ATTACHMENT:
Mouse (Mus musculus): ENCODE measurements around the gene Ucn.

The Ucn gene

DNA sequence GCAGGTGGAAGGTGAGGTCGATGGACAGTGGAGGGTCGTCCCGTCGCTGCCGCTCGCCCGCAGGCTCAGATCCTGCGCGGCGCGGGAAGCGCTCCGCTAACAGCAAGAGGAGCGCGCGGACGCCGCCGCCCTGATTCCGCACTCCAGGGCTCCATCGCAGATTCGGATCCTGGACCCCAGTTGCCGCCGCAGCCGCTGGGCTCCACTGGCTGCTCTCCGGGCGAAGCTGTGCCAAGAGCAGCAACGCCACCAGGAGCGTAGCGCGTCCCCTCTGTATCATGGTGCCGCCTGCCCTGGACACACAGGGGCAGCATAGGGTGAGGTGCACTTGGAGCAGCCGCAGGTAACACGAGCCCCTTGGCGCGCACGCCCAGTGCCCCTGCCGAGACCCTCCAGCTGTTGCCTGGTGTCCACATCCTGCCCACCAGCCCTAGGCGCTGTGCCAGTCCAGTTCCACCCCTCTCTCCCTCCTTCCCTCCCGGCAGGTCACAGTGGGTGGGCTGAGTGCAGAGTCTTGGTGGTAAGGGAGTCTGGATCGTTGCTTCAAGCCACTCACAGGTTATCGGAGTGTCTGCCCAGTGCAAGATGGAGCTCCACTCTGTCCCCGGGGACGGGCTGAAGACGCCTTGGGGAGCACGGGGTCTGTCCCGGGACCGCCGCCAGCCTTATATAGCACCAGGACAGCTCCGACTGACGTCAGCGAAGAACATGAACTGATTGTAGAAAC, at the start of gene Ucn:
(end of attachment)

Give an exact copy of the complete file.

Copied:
Mouse (Mus musculus): ENCODE measurements around the gene Ucn.

The Ucn gene

DNA sequence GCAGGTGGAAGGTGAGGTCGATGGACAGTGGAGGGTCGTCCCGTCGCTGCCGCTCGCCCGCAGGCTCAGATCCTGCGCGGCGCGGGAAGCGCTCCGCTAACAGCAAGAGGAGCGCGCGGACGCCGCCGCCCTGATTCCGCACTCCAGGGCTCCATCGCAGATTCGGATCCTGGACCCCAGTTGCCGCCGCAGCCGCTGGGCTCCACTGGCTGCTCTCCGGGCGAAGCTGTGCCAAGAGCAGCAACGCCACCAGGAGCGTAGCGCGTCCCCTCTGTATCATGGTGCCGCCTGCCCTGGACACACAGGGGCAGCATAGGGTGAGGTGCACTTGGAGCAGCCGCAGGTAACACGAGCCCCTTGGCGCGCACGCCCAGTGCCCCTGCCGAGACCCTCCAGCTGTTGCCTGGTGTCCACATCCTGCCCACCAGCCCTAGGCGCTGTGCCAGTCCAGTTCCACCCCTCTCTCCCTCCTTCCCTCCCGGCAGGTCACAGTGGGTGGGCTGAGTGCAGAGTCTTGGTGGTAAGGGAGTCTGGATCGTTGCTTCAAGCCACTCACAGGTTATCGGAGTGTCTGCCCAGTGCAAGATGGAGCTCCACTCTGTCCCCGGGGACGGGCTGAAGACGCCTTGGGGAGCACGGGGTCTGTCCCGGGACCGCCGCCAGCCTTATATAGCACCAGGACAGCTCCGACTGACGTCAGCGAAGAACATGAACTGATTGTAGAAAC, at the start of gene Ucn: